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Many threads of charitable giving

by Jordan Green

I experienced a flash of pride at being part of Greensboro’s tapestry of humanity on a crisp and bright recent Saturday morning as I walked with my friend James to Grimsley High School for the Human Race charity walk and run.

For those readers given to reflexive nausea at such sentiments, let me forewarn you: lately I’ve been consumed with a growing sense of Gate City boosterism. I’ve come to believe this can be a great city if it engages the talents and passions of its many and diverse citizens.

I saw the best of it on March 25. There were the active-duty military guys and firefighters, the college administrative staff members bouncing on their toes before the firing of the starting gun on the track at Grimsley; the high school marching band blasting its energetic song on the football field; the legions of disabled citizens preparing to take to the streets in their wheelchairs; the walkers of all ages huddled around signs designating their respective organizations; the high-school age volunteers; the commercial vendors giving away everything from slices of pizza to free massages; and the Wishful Thinking Band, which if you can believe it covers everything from Lynyrd Skynyrd to the Village People.

My part in the Human Race, which was organized by the Volunteer Center of Greensboro, was a small part of a larger chain of events. Noel, who attends St. Mary’s House Episcopal Center with me, recruited James and me to participate in the Human Race. We collected pledges from members of our congregation and coworkers. We earmarked our funds for Habitat for Humanity, as part of a collective effort on the part of the eight Episcopal churches (seven if you consider that ours is technically a chaplaincy for UNCG), to build a house for a family in need.

I’ve been developing a theory lately that philanthropy is one of the more subtle yet effective means of exerting power and influence in a community. I think a strong case can be made that Greensboro is a city where people take philanthropy seriously. People of great wealth and modest means alike take pleasure in reaching out to those in need or down on their luck.

And in Greensboro, both a quintessenital Bible Belt city of the New South and a historical stronghold of Quaker abolitionism, houses of worship broker a lot of philanthropy. They both assess needs through their ministries, and allocate funding through such enterprises as Urban Ministry.

I was proud to represent. One thing about church attendance is that it gives you a place in the social pecking order of the city. It’s neither the best nor the worst thing about organized religion, as far as I’m concerned. I certainly am not proud of the tendency of religious people to lord it over our heathen fellow citizens. But hey, there I was, ready to run.

I saw a lot of people wearing Syngenta and Bank of America shirts, representing the corporate flank of the Human Race. I saw at least one person I recognized in the sea of people on the football field. There was Rev. Mark Sills, who sits on the Greensboro Truth and Reconciliation Commission, standing in his snap-cap and overcoat and holding a sign for Faith Action. I felt a twinge of fellow feeling at the recognition that we both represent numerically modest constituencies.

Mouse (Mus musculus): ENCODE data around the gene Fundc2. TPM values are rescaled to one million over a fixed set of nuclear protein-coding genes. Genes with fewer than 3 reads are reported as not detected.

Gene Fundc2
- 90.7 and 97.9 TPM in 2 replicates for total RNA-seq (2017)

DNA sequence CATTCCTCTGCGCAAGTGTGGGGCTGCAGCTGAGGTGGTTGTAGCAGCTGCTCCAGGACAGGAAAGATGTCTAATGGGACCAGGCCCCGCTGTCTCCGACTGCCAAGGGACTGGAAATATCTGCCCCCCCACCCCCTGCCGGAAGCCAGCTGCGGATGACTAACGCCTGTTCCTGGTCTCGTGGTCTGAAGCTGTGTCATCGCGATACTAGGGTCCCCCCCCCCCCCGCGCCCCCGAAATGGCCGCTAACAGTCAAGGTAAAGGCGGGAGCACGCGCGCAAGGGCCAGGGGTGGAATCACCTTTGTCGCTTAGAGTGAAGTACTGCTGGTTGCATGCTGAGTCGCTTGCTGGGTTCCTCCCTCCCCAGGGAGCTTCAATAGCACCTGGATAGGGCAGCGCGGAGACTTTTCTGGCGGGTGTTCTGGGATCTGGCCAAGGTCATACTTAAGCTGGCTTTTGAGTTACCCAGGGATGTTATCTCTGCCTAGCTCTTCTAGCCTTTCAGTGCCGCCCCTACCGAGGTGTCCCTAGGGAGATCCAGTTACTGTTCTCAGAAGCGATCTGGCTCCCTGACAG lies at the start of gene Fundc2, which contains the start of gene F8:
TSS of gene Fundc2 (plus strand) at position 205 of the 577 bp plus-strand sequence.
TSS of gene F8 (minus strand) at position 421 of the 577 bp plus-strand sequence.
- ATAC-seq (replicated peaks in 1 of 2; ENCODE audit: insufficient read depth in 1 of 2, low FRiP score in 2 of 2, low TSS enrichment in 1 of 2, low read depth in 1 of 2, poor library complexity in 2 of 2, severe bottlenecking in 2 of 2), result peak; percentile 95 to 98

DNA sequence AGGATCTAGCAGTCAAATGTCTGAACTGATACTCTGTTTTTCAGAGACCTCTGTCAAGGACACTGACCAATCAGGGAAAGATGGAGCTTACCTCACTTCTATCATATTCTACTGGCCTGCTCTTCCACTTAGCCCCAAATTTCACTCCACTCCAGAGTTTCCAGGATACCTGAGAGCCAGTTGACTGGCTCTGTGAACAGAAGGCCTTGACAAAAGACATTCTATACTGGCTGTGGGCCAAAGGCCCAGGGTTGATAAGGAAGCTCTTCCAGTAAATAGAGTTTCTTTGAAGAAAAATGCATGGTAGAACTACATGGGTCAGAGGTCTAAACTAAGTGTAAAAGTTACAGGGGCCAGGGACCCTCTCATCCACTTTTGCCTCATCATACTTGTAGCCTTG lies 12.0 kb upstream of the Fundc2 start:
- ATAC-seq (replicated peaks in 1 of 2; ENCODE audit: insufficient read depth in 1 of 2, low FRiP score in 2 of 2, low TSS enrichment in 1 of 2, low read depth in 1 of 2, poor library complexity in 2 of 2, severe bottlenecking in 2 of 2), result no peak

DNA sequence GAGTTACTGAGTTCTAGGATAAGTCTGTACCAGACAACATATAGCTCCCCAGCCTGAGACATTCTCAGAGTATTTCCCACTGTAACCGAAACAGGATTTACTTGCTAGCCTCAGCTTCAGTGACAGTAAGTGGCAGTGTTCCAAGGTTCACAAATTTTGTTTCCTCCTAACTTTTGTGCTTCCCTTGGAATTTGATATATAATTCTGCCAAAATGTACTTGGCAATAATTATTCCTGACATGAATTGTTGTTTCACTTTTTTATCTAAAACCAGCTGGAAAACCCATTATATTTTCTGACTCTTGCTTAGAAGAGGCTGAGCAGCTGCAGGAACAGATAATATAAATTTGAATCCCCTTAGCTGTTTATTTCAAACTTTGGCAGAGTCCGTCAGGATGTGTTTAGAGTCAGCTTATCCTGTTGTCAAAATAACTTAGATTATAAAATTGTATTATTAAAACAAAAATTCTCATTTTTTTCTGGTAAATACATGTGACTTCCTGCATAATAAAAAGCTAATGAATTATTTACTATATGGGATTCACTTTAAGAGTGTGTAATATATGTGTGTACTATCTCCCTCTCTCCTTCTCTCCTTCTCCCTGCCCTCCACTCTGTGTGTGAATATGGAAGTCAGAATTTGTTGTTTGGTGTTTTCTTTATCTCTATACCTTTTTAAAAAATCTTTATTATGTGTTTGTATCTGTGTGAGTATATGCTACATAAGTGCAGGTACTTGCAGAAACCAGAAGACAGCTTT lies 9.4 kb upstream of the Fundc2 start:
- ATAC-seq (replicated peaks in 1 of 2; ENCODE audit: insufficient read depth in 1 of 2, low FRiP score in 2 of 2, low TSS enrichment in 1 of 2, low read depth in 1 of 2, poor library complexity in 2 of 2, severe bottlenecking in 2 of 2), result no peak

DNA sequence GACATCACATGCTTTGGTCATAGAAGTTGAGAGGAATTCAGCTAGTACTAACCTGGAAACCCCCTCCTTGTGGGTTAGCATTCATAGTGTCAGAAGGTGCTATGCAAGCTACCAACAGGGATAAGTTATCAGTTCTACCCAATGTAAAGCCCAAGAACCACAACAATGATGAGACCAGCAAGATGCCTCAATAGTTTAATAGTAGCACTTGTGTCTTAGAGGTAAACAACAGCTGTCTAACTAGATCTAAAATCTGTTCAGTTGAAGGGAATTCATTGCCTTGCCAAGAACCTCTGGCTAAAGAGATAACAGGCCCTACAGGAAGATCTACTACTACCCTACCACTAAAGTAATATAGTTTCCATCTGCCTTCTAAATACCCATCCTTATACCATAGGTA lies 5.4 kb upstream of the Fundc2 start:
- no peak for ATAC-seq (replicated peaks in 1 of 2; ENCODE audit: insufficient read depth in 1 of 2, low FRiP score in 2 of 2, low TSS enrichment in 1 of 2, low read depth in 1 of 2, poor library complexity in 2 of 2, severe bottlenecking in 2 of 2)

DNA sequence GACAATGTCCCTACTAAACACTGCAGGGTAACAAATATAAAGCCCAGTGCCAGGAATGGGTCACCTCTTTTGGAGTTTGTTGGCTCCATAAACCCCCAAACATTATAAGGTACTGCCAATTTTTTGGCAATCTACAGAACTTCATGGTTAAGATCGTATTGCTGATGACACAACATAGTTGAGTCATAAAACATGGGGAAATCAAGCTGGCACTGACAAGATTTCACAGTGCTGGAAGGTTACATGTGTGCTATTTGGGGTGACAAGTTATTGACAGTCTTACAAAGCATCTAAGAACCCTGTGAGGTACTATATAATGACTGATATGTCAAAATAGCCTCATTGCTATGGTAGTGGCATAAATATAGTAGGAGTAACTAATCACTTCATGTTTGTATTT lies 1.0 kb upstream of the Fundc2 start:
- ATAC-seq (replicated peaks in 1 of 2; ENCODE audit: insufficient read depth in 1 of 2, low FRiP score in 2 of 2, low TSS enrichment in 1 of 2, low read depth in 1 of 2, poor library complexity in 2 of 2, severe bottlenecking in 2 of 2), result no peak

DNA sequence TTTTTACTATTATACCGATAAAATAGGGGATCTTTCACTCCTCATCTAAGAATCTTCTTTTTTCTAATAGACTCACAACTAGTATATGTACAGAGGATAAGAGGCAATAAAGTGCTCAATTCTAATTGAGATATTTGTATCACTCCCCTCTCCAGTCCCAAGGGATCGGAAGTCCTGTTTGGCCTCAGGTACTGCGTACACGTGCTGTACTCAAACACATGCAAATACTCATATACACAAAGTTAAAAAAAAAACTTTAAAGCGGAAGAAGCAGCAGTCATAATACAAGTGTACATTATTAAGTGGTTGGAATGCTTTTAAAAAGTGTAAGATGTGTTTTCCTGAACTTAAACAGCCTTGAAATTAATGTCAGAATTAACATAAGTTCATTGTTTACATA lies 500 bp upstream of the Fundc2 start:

Actually, most of the churches and non-profit organizations at the Human Race were pretty small; the powerhouse congregations the likes of First Baptist, First Presbyterian, Our Lady of Grace Catholic Church and Temple Emanuel were mostly unrepresented.

James, who stuck around after the run for the awards ceremony, told me that the Gateway Education Center, Bell House and After Gateway, all organizations that serve the disable population, raised the most money. Of the churches, most of them could probably be described as small, evangelical and Protestant, including New Jerusalem Cathedral, Sanctuary Deliverance Church and North Pointe Holiness Pentecostal Church.

Parent teacher associations for Stokesdale, Peeler and Foust elementary schools were also out in force. The mental health associations of Greensboro and High Point were there, as were a galaxy of non-profit organizations whose daily work often goes unheralded in newspapers, including Legal Aid NC-Greensboro, an organization that provides poor people access to the courts, and the Feral Cat Assistance Program, described as a ‘“volunteer, nonprofit feral cat advocacy organization that supports humane, non-lethal population control of feral and stray cats through a well-managed trap-neuter-return program.’”

It’s hard to describe the endorphin rush of pounding down Benjamin Parkway in a heaving mass of runners. I finished with a time just under 26 minutes, which I thought was pretty good. Getting passed at the second mile marker by a graying dude wearing an 82nd Airborne Division shirt was both humbling and motivating.

To comment on this story, e-mail Jordan Green at jordan@yesweekly.com

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